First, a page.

The Deli Lama

Unsuccessful presidential candidates should work at the deli.  Being denied what they thought was the most powerful position in the world, they would be amazed at how much more power they could wield while wearing a white coat and a hair net.  Who wants to negotiate treaties and entertain foreign ambassadors when they could control the world with three little words?  Take.  A.  Number.

The Deli sounds like such a happy place, doesn’t it?  It’s the beginning of words like delightful and delicious.  But it’s also the start of delirious, which is what you are if you actually enjoy ordering at the deli. 

Your visit to the deli begins with taking the golden ticket.  This little baby will get you access to whatever you want, as long as you are willing to wait longer than it takes to get your license at the DMV.  We are so optimistic when we first arrive at the ticket dispenser, as though somehow, today will be different.  Today I will be the next number called.

When you first take your ticket, you feel pretty righteous about your number, until you look up at the giant number board and see that you have five million people to go before you.  The controller of that number board is The Deli Lama, and he is the most powerful person in the world.

Imagine having everyone hanging on your every word.  You look out into the crowd at the hungry, discouraged masses, and realize everyone is waiting for your next move.  In fact, nobody moves until you announce the next number.  Oh, the look of desperation on their faces. Maybe you could even pause a little for dramatic effect, put some Ryan Seacrest flair into it and tell them that the next number is (pause…pause…feel the power)…coming up after your break.  Maybe you could skip over a number  just to watch them panic.   Why not?  There has never been a Deli Rebellion.  No unruly crowd has ever knocked over the ticket dispenser, charged the counter, and demanded their meat out of numerical order.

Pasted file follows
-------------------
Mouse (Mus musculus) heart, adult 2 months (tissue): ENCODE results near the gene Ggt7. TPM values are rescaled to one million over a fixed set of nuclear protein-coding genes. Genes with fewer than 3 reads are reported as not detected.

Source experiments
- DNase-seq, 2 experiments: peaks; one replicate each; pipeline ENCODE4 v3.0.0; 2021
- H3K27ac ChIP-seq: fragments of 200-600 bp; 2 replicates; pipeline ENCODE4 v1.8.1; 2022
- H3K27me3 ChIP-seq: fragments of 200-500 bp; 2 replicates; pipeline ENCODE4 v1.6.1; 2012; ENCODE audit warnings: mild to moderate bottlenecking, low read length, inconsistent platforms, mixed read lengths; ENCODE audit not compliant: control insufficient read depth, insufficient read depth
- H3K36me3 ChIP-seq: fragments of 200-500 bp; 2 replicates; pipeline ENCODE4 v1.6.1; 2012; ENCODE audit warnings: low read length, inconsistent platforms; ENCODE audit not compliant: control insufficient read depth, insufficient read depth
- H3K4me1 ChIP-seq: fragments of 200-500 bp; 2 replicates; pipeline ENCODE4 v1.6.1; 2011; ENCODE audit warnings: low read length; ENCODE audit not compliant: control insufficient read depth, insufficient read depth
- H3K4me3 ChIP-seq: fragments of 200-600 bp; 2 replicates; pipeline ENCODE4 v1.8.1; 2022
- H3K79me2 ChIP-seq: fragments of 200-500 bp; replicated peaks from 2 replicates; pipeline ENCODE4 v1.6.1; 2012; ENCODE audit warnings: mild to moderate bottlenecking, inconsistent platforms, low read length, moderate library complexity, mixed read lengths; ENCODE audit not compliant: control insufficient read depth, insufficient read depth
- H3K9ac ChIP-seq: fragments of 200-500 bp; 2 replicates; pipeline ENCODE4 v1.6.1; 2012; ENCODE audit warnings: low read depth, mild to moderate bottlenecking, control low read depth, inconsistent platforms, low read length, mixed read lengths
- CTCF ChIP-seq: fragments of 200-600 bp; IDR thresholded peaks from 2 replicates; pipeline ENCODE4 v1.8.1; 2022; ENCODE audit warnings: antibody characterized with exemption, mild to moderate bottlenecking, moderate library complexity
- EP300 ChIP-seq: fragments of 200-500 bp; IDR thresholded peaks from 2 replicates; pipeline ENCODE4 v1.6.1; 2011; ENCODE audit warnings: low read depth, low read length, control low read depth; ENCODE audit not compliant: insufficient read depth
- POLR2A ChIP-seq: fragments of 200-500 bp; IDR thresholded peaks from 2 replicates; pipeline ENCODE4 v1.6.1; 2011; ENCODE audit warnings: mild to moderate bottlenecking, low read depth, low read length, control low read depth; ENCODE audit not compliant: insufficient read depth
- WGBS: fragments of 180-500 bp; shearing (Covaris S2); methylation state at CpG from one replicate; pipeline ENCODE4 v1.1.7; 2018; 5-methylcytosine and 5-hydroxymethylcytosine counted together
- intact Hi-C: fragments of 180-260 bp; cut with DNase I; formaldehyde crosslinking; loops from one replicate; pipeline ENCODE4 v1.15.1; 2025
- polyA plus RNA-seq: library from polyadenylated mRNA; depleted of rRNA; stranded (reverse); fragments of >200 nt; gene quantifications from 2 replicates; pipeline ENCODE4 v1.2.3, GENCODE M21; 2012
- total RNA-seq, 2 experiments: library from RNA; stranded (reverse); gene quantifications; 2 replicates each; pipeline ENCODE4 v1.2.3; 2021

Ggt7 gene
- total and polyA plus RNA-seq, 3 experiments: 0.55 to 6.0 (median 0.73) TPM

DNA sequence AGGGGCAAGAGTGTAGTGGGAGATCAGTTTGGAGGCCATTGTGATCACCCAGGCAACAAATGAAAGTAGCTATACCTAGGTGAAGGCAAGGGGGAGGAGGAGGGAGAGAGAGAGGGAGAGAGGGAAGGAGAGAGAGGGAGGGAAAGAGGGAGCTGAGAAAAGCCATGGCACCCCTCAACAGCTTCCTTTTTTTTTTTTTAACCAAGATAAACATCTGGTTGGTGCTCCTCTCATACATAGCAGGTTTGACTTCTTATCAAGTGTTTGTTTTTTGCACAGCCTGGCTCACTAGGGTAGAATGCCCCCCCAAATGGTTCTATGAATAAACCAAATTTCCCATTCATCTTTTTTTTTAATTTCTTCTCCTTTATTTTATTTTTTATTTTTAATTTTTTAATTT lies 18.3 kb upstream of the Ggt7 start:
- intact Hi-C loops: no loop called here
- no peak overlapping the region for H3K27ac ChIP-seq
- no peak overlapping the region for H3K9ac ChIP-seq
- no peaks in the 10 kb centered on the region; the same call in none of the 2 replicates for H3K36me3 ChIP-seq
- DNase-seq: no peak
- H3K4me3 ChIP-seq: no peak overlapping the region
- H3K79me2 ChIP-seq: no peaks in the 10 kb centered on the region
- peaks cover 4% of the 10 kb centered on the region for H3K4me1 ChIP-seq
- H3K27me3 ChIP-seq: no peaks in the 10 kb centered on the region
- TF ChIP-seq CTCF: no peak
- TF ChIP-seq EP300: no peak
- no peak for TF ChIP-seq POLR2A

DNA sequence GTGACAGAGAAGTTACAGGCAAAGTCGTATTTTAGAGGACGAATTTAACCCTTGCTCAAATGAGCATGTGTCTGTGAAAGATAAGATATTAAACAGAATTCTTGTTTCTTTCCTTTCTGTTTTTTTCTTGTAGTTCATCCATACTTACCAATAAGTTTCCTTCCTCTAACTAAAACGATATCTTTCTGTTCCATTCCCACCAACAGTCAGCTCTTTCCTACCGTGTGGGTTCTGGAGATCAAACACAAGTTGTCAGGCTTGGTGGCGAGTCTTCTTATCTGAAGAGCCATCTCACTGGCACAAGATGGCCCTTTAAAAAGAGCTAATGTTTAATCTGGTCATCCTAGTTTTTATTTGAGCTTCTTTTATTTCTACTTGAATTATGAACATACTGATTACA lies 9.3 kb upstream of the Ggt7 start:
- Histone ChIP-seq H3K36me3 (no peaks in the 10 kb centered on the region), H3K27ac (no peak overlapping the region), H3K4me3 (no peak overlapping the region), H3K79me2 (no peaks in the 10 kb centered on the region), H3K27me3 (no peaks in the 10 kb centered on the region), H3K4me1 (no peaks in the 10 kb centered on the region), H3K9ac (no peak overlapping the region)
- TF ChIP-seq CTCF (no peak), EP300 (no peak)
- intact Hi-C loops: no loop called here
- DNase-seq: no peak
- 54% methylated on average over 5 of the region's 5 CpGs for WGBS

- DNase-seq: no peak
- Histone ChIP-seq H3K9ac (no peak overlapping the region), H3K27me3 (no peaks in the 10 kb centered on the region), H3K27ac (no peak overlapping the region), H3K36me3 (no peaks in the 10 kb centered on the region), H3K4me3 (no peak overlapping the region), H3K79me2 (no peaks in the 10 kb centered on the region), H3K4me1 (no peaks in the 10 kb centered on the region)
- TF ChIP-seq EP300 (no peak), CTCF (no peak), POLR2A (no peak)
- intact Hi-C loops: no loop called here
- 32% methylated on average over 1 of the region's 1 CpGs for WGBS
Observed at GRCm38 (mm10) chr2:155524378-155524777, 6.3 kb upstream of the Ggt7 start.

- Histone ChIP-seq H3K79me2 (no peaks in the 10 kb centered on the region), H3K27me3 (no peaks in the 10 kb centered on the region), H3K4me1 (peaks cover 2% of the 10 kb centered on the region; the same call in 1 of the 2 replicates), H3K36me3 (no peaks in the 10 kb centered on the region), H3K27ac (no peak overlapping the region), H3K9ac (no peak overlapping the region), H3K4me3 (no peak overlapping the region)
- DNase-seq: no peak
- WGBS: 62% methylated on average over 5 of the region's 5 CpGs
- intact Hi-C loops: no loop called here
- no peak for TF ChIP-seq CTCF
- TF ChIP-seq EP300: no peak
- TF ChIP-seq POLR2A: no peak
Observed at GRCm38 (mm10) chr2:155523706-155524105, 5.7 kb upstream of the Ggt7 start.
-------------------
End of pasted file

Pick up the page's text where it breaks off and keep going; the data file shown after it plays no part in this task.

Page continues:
You never hear on the news that some woman in Poughkeepsie elbowed her way to the front of the crowd, took The Deli Lama hostage and held him over the carving machine until someone gave her a 1/2 pound of Genoa salami.  No, when it comes to deli ordering, we follow the rules like sheep.

Don’t get me wrong; there are people who make waves at the deli.  Some people, when asked if the meat is cut thin enough, will actually say, “no” while a hush falls over the crowd.  The hush is the other people silently revering the One who had the nerve to rebel at the deli.  Everyone secretly desires it, but few live the dream.  Most of us just go along with the cut because the other person is standing at a meat carving machine and therefore must have more power.  We take “Is this thin enough?” as some sort of mob-like threat, so we just gulp and answer “yes” meekly.

The deli was designed to serve the people, but the power trip has gotten out of control.  Our Founding Fathers would be rolling over in their graves…if only they knew what a deli was, of course.  This is just the sort of thing that would have outraged Benjamin Franklin, who believed that a pound of meat in time saved nine.  Or something like that.

Some suggestions for putting the power back in the hands of the people where it belongs…

Gather the other deli patrons in line and:

  1. Demand to be served in alphabetical order.
  2. Demand that your meat be carved into animal shapes.
  3. Ask for your meat in uncommon fractions.   (7/8 pounds, 3 oz. of turkey)
  4. Use the metric system while ordering.  (5 kilograms of ham)
  5. Group your meat orders and give the sum total. (50 pounds of bologna, 100 pounds of cheese, etc…)
  6. Even the fainthearted can refuse to put the used ticket in the basket after ordering. 

Tune in next week to learn, among other things, when to buy organic…

Advertisements

Leave a Reply

Fill in your details below or click an icon to log in:

WordPress.com Logo

You are commenting using your WordPress.com account. Log Out / Change )

Twitter picture

You are commenting using your Twitter account. Log Out / Change )

Facebook photo

You are commenting using your Facebook account. Log Out / Change )

Google+ photo

You are commenting using your Google+ account. Log Out / Change )

Connecting to %s